Smartfish: A Hydrogen Fuel Cell Powered Airplane

With declining budgets at NASA and an airline industry beset with growth pains, soaring fuel costs, and bankrupt carriers it has been some time since I have seen true innovation in the aerospace industry. For decades, airplanes have advanced very little despite tremendous strides in tools, materials, and engines. Incremental tweaks on 20+ year-old designs comprise the bulk of the commercial and military complement. But I now have new hope of a resurgent industry.
Check out the Smartfish personal aircraft design project that has been the ongoing masterwork of a rock-star design team from Germany and Switzerland since 2003. Smartfish might seem like an odd name for an airplane until you get a look at it’s profile; it is very piranha-like indeed.

The basic concept is to design and build a new generation of personal aircraft using the latest software design and simulation tool, aerodynamics, composite materials, and jet engine technologies. When aggregated into one cohesive design demonstrating unprecedented efficiencies, the initial results promise a tiny craft whose entire body provides lift rather just relying on the wings. The svelte profile of the composite material lifting body introduces less drag with modest wings, and requires less thrust to power. It requires so much less thrust that a tiny engine powered by a hydrogen fuel cell drove the first 1-meter model craft at full speed for 15 minutes.

There are so many interesting aspects to this design project that I almost don’t know where to start. Thankfully, their web site nicely documents the project’s evolution from initial concept, to computer modeling and optimization, to wind-tunnel tests and model flights. Truly amazing start-to-finish. Here is a short photo summary of the amazing project to-date.

Here is the original CAD drawing for the design concept.

This is a rendering of the simulated air flow around the CAD model which shows the vortex-lift generated by the novel lifting body shape that makes the craft so efficient.

This is an image of the numerically-controlled milling machine carving the mold for the single-piece carbon-composite body.

An image of the completed top-panel mold.

The completed 1 meter scale model.

A Trade-show booth highlighting the completed model and the simple hydrogen fuel cell powered jet engine.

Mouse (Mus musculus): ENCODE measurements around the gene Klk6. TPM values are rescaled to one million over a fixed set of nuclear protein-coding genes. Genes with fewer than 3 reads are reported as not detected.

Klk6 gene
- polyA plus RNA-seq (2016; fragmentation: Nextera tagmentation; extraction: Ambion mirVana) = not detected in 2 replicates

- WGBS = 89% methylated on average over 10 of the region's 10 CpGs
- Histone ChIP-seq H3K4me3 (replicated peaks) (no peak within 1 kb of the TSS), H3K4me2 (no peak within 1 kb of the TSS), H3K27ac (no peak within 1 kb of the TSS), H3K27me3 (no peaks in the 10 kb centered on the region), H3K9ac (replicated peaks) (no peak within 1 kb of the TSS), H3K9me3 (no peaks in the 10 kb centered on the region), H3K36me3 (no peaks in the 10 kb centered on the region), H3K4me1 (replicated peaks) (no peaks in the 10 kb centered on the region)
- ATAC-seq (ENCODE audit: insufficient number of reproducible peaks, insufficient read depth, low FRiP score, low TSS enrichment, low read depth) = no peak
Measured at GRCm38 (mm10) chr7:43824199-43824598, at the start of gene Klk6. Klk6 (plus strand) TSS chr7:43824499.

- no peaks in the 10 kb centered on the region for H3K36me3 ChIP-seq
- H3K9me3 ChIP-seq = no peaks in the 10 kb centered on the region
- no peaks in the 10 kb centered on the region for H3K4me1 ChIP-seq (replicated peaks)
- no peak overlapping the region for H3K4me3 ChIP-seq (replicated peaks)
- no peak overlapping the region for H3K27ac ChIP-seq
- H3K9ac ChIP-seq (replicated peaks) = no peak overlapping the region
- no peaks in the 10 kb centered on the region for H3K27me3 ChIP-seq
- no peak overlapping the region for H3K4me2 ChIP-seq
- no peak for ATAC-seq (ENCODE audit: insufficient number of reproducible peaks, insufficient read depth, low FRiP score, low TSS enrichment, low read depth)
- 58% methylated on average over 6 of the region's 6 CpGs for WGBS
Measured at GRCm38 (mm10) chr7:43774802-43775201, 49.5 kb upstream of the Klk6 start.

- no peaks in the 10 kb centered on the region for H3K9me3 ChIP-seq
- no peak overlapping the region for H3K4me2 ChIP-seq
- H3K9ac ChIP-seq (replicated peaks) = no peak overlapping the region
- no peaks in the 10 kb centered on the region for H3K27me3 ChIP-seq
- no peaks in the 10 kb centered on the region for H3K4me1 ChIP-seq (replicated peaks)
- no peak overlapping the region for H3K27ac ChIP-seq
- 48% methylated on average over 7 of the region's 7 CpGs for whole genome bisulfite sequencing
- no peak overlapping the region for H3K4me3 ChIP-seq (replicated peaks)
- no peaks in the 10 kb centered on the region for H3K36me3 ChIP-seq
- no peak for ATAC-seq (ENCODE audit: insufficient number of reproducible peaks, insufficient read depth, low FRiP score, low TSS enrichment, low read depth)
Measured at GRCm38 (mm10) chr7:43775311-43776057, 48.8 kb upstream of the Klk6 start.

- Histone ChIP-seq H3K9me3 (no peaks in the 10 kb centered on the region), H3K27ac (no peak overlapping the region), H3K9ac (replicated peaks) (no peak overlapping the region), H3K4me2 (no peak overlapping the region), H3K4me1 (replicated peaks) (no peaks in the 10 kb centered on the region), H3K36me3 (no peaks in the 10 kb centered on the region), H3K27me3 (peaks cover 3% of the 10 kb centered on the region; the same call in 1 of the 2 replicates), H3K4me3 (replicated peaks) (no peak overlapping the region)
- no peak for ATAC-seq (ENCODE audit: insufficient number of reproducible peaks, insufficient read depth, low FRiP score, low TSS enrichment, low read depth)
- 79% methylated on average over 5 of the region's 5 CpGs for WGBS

The engineers installing the model in the big wind tunnel for stability and control testing and design optimization.

Making the last pre-test connections.

The post-test flow patterns painted on the model by the test fluids.

And see the model in flight in this short promo video.

This project is a complete tour-de-force of modern design, and demonstrates what it takes to change an industry: several years of monomaniacal focus in a small elite team. I believe these folks are really going to succeed in changing the industry where multi-billion dollar multinational aerospace conglomerates have been stalled for decades. It is really the silicon valley start-up model applied to aerospace, much like Tesla is changing the automotive world.

And oh yes, I definitely want one. I’d even take a MODEL of one.

Advertisements

2 Comments

Filed under Science, Technology

2 responses to “Smartfish: A Hydrogen Fuel Cell Powered Airplane

  1. Anonymous

    You’re high if you think there will be fuel cell powered airplanes flying around in the next decade, let alone the next 50 yrs. Have you ever flown a plane? Have you ever heard of the FAA? Do you know what certificated airplane means? Go ask Eclipse how tough it was to design a very light jet. They are double their development/certificaiton budget and double the time they thought it would take. The Eclipse burns jet fuel and uses jet engines, just like every other plane out there. But at least you’ll be satisfied with a model, because that’s all you’ll ever get in your lifetime.

  2. vidhya

    i want to model the smartfish in a cad software can you help me in this

Leave a Reply

Fill in your details below or click an icon to log in:

WordPress.com Logo

You are commenting using your WordPress.com account. Log Out / Change )

Twitter picture

You are commenting using your Twitter account. Log Out / Change )

Facebook photo

You are commenting using your Facebook account. Log Out / Change )

Google+ photo

You are commenting using your Google+ account. Log Out / Change )

Connecting to %s